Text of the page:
Mauren: 2022 is blue wave or bust for Dems

Columnist Jacob Mauren foresees a Republican failure after various Republican senators chose to leave office and Donald Trump takes the Republican throne. 

Jacob Mauren

They kept the House, they flipped the Senate and retook the White House in 2020. What more could Democrats want in 2022? More, a whole lot more, in fact.

While winning the Senate was a significant accomplishment, a 50-50 majority is not exactly a recipe for continued success, thanks to the mighty filibuster. In order to pass much of the Biden agenda, Democrats will likely need to acquire a real majority in the Senate to increase their filibuster leverage and overall political capital. 

You might think they could squeeze all legislation through Congress like they did with the recent COVID-19 relief bill that passed. However, that maneuver was executed with the help of a procedure called budget reconciliation. This legislative loophole applies to federal budget changes and therefore can only be used on spending and revenue-related bills. This means much of the Democratic agenda will need to pass the traditional way, which it has little chance of right now.

So, let’s take a way-too-early look at the 2022 Senate races. Right away, we can see that while Democrats aren’t in the clear by any means, Republicans are likely to be playing defense. Already, five GOP senators have announced they do not intend to run again. I expect Iowa’s own Chuck Grassley and Wisconsin’s Ron Johnson to join this group soon. While some of these genuinely may be due to age, it is not uncommon to see representatives retire when they see a loss on the horizon. Republicans also lose the important power of incumbency in these races, compounding their woes.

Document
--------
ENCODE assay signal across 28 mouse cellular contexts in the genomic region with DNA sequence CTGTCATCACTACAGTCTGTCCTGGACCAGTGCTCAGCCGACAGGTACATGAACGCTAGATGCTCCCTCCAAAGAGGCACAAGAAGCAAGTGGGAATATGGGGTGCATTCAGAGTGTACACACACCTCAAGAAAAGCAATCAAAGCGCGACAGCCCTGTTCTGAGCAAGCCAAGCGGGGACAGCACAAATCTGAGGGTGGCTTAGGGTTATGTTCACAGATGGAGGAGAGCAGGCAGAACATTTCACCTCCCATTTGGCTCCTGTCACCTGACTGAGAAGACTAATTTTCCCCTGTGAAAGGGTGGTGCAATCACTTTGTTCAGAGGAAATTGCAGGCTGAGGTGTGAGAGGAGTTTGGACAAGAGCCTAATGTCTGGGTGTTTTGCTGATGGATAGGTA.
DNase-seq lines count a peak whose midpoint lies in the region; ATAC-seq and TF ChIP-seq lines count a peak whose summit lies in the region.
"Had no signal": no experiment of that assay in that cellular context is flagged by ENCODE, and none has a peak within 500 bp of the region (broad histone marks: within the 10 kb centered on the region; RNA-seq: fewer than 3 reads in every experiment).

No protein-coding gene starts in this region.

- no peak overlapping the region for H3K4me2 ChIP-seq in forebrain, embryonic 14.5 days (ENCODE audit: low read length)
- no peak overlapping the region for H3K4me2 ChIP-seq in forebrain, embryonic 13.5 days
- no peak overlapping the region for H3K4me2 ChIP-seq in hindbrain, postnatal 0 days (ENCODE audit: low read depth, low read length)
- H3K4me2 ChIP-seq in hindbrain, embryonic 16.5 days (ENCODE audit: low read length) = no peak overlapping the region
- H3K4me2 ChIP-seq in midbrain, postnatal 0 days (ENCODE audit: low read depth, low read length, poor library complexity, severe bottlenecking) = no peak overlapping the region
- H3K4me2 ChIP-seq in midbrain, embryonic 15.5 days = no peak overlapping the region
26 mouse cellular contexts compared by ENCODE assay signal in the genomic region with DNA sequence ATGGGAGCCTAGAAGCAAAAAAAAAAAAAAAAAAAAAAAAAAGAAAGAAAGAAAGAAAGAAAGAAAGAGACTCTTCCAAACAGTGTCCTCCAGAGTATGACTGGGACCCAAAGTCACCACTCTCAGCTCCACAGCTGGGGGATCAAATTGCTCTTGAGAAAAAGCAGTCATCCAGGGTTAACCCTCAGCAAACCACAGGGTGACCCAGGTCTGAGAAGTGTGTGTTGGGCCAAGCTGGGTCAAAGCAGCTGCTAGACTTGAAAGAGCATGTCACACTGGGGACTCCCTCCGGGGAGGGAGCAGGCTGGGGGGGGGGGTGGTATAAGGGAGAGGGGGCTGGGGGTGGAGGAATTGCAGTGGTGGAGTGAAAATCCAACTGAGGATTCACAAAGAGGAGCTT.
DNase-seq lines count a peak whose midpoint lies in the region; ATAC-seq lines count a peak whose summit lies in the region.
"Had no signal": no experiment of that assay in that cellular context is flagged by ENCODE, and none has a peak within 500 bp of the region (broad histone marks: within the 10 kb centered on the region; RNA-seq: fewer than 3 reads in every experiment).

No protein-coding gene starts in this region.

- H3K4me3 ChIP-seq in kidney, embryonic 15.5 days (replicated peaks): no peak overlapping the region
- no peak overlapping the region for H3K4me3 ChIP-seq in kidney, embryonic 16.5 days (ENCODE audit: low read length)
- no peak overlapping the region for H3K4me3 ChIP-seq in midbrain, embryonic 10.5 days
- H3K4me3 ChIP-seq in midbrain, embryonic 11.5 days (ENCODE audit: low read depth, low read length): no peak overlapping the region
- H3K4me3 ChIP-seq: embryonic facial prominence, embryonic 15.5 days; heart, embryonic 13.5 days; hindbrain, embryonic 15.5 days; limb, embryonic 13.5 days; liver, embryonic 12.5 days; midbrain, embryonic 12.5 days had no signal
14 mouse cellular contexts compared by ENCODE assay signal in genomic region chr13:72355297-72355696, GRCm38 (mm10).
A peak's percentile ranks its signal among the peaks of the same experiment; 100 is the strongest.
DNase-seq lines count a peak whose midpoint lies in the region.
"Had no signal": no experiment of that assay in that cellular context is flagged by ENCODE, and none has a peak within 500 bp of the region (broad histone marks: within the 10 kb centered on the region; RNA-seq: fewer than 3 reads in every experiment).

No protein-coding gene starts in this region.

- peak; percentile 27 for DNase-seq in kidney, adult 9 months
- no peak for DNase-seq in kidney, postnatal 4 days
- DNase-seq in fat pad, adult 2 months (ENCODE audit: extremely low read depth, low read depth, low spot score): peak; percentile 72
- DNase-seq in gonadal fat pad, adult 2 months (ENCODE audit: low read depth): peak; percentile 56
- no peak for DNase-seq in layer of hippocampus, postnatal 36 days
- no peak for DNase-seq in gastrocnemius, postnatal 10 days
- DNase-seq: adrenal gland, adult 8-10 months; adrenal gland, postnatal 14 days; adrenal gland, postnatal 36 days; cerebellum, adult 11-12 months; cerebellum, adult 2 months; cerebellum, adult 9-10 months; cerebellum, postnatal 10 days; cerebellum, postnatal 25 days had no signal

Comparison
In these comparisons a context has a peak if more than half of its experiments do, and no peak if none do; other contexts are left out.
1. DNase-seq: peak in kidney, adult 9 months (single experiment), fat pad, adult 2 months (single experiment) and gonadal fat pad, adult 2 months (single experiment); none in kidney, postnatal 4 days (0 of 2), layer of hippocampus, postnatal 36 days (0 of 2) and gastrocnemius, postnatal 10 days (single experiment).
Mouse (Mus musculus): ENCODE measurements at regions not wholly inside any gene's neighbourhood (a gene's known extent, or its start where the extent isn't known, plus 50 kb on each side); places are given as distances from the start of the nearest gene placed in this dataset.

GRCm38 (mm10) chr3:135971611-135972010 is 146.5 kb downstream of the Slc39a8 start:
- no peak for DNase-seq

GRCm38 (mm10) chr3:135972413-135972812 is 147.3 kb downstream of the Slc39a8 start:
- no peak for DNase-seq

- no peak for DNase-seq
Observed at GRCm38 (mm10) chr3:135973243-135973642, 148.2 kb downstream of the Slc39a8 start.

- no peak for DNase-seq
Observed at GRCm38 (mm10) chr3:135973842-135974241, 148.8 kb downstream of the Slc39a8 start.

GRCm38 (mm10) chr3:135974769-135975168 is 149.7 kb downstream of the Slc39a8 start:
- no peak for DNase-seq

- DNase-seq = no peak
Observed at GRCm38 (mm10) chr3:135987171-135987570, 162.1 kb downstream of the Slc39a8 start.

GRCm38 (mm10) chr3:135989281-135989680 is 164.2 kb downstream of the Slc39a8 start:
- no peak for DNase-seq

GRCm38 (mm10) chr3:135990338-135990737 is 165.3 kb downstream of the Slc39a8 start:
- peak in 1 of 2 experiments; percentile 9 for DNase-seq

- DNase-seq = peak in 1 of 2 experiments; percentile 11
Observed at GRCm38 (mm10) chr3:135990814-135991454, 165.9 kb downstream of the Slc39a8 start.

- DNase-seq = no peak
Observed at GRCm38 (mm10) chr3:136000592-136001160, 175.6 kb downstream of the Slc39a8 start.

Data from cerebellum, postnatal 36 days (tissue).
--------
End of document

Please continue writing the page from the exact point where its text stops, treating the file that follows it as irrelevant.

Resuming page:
Admittedly, some of these seats will be filled by another GOP member, such as openings in Missouri and Alabama. But there are a number of opportunities for Democrats to make gains. Both Pat Toomey (R-PA) and Johnson have announced or indicated that they will not run again. Both hail from states that Joe Biden won in 2020. In fact, 87-year-old Grassley and Rob Portman (R-OH) each come from states that have trended red recently but voted for Barack Obama twice, keeping them in my realm of possible pickups. 

However, these are not the only seats or trends that have stood out to me. The man we can not escape from, Donald Trump, enters the scene. Fresh off a presidential defeat and second impeachment, he has made it clear he still wants to be top dog in the Republican Party by threatening to campaign against an incumbent Republican he views as unloyal.

Sen. Lisa Murkowski has been Alaska’s senator since 2002, a strong incumbent expecting no Democratic threat. Yet, she has been censored by her party and now has the money and voice of Trump trying to unseat her for voting in favor of his impeachment. 

The wedge between establishment Republicans and Trump does not end there. The Republican National Convention and Trump are now locked in a legal battle over the use of the former president’s name and likeness. This has led Trump to direct Republicans to donate directly to his own PAC and not the RNC.

I also believe Democrats will get a boost from a COVID recovery. Regardless of who you want to credit for the current vaccine rollout, Democrats will not be shy to point out the differences between 2020 and what we can hope 2022 will be like. Getting to say, “Remember what life was like when Biden was elected and look at where we are now,” may help push some Democratic candidates over a hump.

Democrats need and have the opportunity to make important gains in the 2022 midterms. An improving COVID situation will provide a boost to Democrats, and inter-party turmoil will disadvantage Republicans. To advance their full agenda, Democrats must use these chances and not leave us in deadlock for another two years.